StrivSports.com senior writer Tony Chapman wrote this commentary on Saturday morning in reaction to coaches being blamed for many of the problems in youth and high school sports. On Monday morning it had been viewed just over 2,500 times, but as of 3:00pm Wednesday it had over 62,000 views on Medium. We wanted to share it with our followers. Thank a coach you know and tag them when you share it.
In the spring of 1991, my favorite football coach at my high school was fired. Not from teaching social studies, or history or, heck, even coaching the girls basketball team. He was still good enough for that.
Just football. That’s it.
Earlier that fall, he’d gone through an awful season. One win. Eight losses. Lost some close games his young team should have won. He started a majority of underclassmen, only three seniors were on the team.
Those in our little town had forget about the fall before that when our boys were 7–1. Or the fall before that when they were 7–3 and made the state football playoffs. Memories are short, I guess.
Yeah, when my favorite football coach was fired during my freshman year of high school it wasn’t much fun for a few days at my house either. See, my favorite coach was my dad.
My Facebook and Twitter feeds seem overwhelmed occasionally with a story about a coach who didn’t treat a kid the right way. Or, heaven forbid, they made them “lose their passion” for the game. Or that the coach didn’t give you a fair shake.
Ugh. Really? Were I to listen to the world, I probably should have quit football after my freshman year. Or something to that effect.
I certainly shouldn’t have stayed on the basketball team either, when a sophomore and a junior started in front of me when I was a senior.
I played sports to be a teammate. That’s it. It’s the single greatest life lesson sports teach at the high school level. It’s the one thing that has carried with me in life. It’s the one thing great teams have is good teammates.
Because, heaven forbid, we actually learn something from sports other than who should get the most playing time. If that’s your deal with youth or high school sports, do your kid and your coach and their teammates a favor: go play somewhere else.
The real reason we should play high school sports is to learn how to be part of a team, not break one up. To learn how to work hard and get better, even if that means not playing as much as you’d hope. To support someone else for the good of the cause.
Are all coaches perfect? Lord no. But, if you think they don’t want the best players on the field — the best chance to win games — you have another thing coming.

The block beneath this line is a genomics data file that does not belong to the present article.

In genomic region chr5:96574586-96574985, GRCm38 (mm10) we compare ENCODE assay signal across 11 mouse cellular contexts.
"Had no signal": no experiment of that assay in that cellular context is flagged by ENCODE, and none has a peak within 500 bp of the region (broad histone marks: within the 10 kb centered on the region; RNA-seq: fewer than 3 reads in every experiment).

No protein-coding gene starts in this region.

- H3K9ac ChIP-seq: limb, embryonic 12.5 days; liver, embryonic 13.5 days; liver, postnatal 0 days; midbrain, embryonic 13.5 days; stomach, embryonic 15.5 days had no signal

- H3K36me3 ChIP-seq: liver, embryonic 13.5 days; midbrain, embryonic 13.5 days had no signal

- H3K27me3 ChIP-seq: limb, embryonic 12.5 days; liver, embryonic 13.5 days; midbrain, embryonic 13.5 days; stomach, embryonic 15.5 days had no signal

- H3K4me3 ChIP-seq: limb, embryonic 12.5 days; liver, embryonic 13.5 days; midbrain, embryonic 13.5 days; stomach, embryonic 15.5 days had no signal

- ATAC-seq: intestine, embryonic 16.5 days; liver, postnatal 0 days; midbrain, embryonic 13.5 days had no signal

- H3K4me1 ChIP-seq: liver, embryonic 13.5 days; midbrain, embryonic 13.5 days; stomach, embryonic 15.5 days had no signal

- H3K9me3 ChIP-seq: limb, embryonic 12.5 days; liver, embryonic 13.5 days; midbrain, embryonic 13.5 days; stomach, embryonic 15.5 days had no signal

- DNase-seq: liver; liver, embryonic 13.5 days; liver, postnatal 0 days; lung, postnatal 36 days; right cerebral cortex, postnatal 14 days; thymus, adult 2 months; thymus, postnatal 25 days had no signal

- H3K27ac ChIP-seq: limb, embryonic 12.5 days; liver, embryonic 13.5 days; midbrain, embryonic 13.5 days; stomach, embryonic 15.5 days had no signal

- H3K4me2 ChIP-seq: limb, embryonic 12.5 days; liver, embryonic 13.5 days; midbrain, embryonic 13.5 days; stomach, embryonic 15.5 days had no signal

Consider for yourself what coaches give up in order to make your kid a better player, but, more importantly, a better person: time with their spouse, time with their kids (I know many coaches who miss their kids events or show up late, or get two hours of sleep after a road trip so they can coach YOUR KID). And, those, oh so fun 80–100 hour works weeks in season.
I can keep going. The coaches wife, like my mom, who volunteered to wash your kids uniform after every game. The little kid who has to go to practice just to hang out with his dad for a few minutes because after practice there is a film session and when dad gets home his kid is in bed.
And, we want to talk about losing passion? Sorry, I can’t go there with you. Not today. Not ever.
I have had the good benefit of being around coaches most of my life. Lived with one. Worked closely with many while I was in college. And, I’ve covered high school sports as a member of the media for almost 20 years. I’ve never encountered a coach who wanted to lose a game. Ever.
And, for the most part, I’ve never really seen a coach be out of his mind to give a kid a raw deal. I can’t say that I’ve seen the same from parents on the sideline or in the stands. Just last week, in a running clock football game, I witnessed parents asking a coach to call a timeout with 20 seconds left.
As a group, we should knock it off. That doesn’t make anybody better.
So parents, do me a favor. When you think your kid is getting a raw deal, make a choice: ask him or her to keep working hard and be a good teammate, or tell them to quit and do something else.
Most importantly, though, tell the coach you appreciate their hard work for all the student-athletes involved in that sport. Be kind. Be appreciative of the opportunity to participate. I can guarantee which choice, when faced with a tough one, will take them farther when they grow up. It’s just a matter of us helping them get there.